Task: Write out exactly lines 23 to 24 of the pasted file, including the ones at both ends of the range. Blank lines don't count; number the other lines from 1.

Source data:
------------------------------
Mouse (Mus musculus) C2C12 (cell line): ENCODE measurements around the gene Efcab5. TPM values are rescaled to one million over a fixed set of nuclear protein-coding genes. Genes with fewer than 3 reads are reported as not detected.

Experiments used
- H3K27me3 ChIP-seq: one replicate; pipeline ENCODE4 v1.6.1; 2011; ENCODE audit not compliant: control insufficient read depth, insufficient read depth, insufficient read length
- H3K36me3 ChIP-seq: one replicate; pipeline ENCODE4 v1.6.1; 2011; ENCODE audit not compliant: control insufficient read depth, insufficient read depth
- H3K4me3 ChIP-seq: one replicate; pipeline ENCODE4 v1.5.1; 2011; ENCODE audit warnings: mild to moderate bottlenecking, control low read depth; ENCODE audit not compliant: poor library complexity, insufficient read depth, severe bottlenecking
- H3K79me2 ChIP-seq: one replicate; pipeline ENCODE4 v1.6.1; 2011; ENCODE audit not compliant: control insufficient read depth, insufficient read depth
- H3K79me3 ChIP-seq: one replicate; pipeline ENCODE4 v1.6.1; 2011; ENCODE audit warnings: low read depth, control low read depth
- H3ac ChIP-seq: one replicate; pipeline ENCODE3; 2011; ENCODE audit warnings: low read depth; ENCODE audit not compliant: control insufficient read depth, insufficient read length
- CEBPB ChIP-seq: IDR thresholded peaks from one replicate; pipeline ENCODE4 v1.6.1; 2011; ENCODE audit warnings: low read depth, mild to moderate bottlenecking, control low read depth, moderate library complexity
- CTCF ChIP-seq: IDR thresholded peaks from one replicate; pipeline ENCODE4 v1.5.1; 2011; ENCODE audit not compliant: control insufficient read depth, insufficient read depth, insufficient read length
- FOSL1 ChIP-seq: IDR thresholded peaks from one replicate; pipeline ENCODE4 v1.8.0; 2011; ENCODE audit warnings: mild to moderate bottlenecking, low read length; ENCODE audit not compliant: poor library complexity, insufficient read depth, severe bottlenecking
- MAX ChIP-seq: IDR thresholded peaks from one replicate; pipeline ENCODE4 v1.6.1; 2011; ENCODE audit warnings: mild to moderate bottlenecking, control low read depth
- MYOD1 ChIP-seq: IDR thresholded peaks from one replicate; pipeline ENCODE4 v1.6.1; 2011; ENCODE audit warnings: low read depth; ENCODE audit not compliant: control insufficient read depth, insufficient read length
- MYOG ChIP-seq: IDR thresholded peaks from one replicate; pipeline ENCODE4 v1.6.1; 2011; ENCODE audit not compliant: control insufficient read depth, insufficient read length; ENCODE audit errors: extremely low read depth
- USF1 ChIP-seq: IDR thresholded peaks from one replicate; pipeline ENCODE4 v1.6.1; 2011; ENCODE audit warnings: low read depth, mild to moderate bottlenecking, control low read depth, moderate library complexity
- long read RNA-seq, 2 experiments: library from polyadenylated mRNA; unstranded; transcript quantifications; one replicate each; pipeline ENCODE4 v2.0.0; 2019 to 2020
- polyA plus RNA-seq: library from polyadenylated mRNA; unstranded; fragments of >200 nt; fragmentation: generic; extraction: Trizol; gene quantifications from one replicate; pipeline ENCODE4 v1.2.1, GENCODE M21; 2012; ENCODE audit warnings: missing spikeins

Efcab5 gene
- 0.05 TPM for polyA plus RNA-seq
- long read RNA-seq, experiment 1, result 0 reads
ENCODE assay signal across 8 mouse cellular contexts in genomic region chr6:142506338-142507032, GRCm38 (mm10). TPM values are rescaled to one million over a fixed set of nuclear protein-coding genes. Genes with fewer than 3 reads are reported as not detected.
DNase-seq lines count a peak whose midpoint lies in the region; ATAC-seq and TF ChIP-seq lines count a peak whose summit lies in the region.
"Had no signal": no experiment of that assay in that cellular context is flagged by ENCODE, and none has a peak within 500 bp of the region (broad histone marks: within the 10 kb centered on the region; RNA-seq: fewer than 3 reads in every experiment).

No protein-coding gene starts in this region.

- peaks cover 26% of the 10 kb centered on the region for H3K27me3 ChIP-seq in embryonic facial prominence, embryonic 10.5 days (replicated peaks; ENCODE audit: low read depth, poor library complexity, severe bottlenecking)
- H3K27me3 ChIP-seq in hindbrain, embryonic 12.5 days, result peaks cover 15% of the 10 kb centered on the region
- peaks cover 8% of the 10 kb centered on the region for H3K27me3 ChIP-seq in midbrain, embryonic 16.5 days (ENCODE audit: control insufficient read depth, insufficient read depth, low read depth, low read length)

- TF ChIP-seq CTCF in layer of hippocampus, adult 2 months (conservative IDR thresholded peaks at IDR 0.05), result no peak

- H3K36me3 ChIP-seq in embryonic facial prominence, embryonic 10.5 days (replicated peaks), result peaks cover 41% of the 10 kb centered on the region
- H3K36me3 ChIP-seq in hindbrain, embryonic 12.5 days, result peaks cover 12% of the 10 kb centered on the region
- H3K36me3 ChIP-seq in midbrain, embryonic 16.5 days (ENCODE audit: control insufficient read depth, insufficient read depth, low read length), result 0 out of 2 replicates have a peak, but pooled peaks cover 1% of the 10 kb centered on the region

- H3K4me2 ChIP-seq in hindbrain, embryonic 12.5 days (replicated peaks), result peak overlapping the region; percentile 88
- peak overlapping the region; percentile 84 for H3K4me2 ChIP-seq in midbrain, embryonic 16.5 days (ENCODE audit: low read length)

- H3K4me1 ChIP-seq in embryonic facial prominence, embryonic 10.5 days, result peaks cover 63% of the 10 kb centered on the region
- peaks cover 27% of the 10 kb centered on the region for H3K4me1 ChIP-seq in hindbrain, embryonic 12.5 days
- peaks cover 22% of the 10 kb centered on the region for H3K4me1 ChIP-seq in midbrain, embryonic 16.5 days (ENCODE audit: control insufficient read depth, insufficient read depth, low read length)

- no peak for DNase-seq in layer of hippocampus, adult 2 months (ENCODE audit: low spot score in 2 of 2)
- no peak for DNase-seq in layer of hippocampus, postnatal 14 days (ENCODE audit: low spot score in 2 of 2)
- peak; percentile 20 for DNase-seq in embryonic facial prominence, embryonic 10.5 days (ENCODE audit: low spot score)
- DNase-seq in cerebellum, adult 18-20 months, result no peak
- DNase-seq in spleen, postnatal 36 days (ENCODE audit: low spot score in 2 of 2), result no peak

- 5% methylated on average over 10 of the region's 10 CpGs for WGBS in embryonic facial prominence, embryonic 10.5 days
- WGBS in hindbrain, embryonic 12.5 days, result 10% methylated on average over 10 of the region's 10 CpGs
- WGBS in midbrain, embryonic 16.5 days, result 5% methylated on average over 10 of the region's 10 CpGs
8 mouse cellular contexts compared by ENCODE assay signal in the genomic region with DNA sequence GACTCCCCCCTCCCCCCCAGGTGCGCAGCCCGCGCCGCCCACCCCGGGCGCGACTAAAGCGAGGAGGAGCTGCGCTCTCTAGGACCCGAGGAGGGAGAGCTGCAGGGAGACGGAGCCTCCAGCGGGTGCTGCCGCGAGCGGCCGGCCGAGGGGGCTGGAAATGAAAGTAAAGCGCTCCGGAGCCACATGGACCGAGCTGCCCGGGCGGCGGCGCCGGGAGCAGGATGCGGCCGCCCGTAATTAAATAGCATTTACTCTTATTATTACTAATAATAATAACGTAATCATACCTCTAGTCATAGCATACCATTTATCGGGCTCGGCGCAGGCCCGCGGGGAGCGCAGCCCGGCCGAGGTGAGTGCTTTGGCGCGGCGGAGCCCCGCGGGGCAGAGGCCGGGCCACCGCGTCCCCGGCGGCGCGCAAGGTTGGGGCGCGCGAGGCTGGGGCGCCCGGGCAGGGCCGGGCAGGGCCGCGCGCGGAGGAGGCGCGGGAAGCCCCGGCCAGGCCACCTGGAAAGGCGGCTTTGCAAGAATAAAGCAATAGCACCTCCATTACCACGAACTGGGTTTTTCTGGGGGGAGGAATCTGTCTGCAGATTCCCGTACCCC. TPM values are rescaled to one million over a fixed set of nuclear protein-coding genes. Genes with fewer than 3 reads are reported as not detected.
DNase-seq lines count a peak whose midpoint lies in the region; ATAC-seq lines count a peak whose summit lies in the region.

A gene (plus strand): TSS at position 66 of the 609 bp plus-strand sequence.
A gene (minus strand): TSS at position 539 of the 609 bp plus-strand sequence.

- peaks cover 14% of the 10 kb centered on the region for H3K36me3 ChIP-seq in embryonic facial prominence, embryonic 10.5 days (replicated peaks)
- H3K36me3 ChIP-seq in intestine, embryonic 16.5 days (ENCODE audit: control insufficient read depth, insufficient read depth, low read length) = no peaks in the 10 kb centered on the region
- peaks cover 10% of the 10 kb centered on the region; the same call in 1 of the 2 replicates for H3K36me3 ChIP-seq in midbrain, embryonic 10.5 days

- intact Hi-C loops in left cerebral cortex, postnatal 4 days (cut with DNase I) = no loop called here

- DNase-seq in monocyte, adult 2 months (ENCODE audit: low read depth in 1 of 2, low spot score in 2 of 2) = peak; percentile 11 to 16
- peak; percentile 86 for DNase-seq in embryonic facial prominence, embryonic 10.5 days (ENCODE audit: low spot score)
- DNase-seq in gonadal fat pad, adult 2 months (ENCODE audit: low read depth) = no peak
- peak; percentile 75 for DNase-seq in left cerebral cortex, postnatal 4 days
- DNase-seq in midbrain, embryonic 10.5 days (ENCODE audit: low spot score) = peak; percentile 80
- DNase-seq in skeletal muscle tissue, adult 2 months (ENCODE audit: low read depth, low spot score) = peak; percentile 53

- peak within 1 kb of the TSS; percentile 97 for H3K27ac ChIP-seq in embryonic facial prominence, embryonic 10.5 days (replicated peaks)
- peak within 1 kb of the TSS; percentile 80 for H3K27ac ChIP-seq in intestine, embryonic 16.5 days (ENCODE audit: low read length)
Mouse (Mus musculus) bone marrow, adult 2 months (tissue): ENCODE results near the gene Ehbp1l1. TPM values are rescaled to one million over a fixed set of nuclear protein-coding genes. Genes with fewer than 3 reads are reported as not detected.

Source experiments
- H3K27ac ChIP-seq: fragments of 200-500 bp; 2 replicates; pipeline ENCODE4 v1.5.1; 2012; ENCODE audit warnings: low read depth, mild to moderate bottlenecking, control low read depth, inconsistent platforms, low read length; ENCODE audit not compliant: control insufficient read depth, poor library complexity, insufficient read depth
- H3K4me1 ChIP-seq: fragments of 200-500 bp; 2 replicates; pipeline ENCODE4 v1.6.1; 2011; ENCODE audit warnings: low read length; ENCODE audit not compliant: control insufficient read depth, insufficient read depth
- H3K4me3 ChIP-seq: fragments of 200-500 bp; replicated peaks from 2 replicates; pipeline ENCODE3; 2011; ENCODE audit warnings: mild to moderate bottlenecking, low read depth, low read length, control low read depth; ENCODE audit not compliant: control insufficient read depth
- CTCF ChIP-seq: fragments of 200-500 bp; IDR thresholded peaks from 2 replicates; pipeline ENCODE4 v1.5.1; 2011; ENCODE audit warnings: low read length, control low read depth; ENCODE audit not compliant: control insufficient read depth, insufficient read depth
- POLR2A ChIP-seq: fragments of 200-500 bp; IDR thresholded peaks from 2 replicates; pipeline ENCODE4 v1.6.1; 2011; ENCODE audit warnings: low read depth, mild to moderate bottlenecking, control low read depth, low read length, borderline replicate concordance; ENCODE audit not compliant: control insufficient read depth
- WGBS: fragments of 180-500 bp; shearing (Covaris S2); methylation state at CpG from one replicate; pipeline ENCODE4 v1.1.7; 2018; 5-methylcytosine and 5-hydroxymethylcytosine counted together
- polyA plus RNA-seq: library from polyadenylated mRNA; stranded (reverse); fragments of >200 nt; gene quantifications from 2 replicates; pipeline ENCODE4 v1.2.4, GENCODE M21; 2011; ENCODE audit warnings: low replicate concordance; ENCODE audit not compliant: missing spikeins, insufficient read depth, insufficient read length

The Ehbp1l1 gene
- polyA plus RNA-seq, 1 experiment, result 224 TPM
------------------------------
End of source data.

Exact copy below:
"Had no signal": no experiment of that assay in that cellular context is flagged by ENCODE, and none has a peak within 500 bp of the region (broad histone marks: within the 10 kb centered on the region; RNA-seq: fewer than 3 reads in every experiment).

No protein-coding gene starts in this region.